In November 2014, the European Commission published its draft update to the 2009 regulation on televisions (EC No 642/2009). The updated requirements were set to apply to televisions, computer monitors and other electronic displays. The requirements however were based on 2014 models, many of which are no longer offered on the market and have been replaced by more efficient models.
CLASP Europe therefore conducted an analysis of the European television market to assess whether the Commission’s proposal from November 2014 was still valid. This work involved creating a new database of 2016 models and then conducting an analysis on appropriate minimum energy performance standards. The report below proposes potential requirements for electronic displays based on this 2016 model database of European televisions, considering three scenarios:
- Scenario 1: Applying the Commission’s most recent (2014) proposed requirements to the new 2016 database. This scenario has separate equations for each of the three Tiers, but has the same efficiency requirement for HD and UHD displays (see Chapter 1);
- Scenario 2: An update to the Commission’s 2014 proposal based on the 2016 database, keeping approximately the same level of ambition (i.e., pass-rates for models). This scenario has one equation for all three Tiers and for HD and UHD displays, but has separate energy-efficiency index (EEI) requirements at Tiers 1, 2 and 3 and for HD and UHD displays (see Chapter 4); and
- Scenario 3: The CLASP recommended option, keeping the same structure as Scenario 2, but having a higher degree of ambition. This scenario has more ambitious EEI values for Tiers 1,2, 3 and has different requirements for HD and UHD (see Chapter 5).
This report was prepared by Michael Scholand and Marie Baton of the CLASP Europe office, with expert input from Bob Harrison. An Excel spreadsheet containing the anonymous database of electronic displays in Europe that was used for this analysis is available below.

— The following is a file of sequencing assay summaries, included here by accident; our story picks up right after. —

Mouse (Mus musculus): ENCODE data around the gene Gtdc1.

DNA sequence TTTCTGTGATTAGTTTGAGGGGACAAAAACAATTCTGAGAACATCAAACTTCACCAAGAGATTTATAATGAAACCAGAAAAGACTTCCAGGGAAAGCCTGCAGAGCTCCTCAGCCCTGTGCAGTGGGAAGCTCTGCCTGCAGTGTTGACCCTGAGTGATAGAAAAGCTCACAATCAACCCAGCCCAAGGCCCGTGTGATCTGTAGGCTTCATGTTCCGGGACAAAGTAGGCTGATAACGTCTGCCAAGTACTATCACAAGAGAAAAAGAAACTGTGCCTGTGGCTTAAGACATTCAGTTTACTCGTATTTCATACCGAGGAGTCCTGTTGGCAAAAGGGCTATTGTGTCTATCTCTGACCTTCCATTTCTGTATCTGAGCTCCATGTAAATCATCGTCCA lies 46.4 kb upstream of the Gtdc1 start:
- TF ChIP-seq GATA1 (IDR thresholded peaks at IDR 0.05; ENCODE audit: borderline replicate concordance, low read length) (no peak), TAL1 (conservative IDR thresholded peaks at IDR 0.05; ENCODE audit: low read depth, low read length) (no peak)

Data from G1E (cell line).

You may like this additional Standards research
U.S. Consumer Attitudes Towards Appliance Efficiency Standards and Purchasing Behaviors by Income, Race, and Homeownership
This Issue Brief serves to inform the US Department of Energy (DOE) and policymakers of the widespread public support for federal appliance energy efficiency standards, and uncover new data on appliance purchasing behaviors.
Integrating Appliance Efficiency into Nationally Determined Contributions
This report investigates the inclusion of appliance efficiency in Nationally Determined Contributions (NDCs) and advises governments on how they can best leverage ambitious appliance efficiency policies when revising climate commitments.
Farewell to Fluorescent Lighting: How a Phaseout Can Cut Mercury Pollution, Protect the Climate, and Save Money
This study finds that drop-in LED replacement lamps are available for all common linear fluorescent tubes, pin-based compact fluorescent lamps, and specialty applications in the US.
Study to Evaluate Online Energy Labelling Compliance in the EU
E-commerce is steadily growing in the EU, and numerous websites offer energy-using products for sale. In this study, CLASP and our partners assessed the proper display of appliance energy labels and related information on websites. The study covers six EU Member States: Belgium, Czech Republic, Denmark, Germany, France, and Slovakia.